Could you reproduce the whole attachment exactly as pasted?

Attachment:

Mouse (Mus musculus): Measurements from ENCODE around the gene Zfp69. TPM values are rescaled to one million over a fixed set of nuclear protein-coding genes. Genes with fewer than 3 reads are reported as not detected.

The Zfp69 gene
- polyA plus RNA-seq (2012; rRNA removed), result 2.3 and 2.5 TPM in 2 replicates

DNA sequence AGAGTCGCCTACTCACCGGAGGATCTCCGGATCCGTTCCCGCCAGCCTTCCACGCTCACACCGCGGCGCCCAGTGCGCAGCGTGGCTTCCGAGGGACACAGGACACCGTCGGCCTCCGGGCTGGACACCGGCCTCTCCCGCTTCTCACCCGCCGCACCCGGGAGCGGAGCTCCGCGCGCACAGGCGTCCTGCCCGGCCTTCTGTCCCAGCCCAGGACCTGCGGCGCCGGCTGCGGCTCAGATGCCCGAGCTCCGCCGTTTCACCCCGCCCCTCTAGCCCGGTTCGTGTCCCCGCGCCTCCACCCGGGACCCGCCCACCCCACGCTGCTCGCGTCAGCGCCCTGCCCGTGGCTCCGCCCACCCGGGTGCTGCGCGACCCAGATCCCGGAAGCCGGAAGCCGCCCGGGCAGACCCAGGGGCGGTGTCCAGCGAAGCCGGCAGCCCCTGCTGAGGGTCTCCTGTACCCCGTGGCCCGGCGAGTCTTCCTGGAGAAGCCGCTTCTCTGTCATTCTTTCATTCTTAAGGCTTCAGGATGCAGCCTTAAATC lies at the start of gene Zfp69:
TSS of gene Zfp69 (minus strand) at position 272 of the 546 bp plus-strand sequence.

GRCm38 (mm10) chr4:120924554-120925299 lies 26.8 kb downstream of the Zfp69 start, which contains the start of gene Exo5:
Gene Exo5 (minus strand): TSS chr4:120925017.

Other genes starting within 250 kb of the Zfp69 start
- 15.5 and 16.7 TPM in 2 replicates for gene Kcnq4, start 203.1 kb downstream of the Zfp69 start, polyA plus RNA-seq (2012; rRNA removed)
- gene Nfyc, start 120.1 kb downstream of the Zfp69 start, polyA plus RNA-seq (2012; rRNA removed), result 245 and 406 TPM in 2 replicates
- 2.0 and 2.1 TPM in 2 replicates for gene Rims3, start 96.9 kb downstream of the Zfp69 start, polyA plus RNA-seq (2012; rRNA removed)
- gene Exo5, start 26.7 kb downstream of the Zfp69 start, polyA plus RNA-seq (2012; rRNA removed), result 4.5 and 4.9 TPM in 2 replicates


Mouse (Mus musculus): Measurements from ENCODE around the gene Zfp69. TPM values are rescaled to one million over a fixed set of nuclear protein-coding genes. Genes with fewer than 3 reads are reported as not detected.

The Zfp69 gene
- polyA plus RNA-seq (2012; rRNA removed), result 2.3 and 2.5 TPM in 2 replicates

DNA sequence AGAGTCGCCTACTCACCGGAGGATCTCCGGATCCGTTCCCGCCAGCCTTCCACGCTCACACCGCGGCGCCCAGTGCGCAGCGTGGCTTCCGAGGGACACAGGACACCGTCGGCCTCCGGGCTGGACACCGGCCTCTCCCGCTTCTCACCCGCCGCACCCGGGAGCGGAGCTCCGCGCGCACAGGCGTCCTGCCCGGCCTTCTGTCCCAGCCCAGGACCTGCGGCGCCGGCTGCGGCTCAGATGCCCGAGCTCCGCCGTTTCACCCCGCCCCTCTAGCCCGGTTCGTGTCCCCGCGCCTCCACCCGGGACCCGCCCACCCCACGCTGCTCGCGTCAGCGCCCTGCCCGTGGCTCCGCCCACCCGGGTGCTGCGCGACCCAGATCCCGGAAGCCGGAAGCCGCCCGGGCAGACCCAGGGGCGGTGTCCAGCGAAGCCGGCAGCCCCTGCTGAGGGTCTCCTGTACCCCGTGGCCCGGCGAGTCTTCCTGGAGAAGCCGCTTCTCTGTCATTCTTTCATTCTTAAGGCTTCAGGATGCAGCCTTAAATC lies at the start of gene Zfp69:
TSS of gene Zfp69 (minus strand) at position 272 of the 546 bp plus-strand sequence.

GRCm38 (mm10) chr4:120924554-120925299 lies 26.8 kb downstream of the Zfp69 start, which contains the start of gene Exo5:
Gene Exo5 (minus strand): TSS chr4:120925017.

Other genes starting within 250 kb of the Zfp69 start
- 15.5 and 16.7 TPM in 2 replicates for gene Kcnq4, start 203.1 kb downstream of the Zfp69 start, polyA plus RNA-seq (2012; rRNA removed)
- gene Nfyc, start 120.1 kb downstream of the Zfp69 start, polyA plus RNA-seq (2012; rRNA removed), result 245 and 406 TPM in 2 replicates
- 2.0 and 2.1 TPM in 2 replicates for gene Rims3, start 96.9 kb downstream of the Zfp69 start, polyA plus RNA-seq (2012; rRNA removed)
- gene Exo5, start 26.7 kb downstream of the Zfp69 start, polyA plus RNA-seq (2012; rRNA removed), result 4.5 and 4.9 TPM in 2 replicates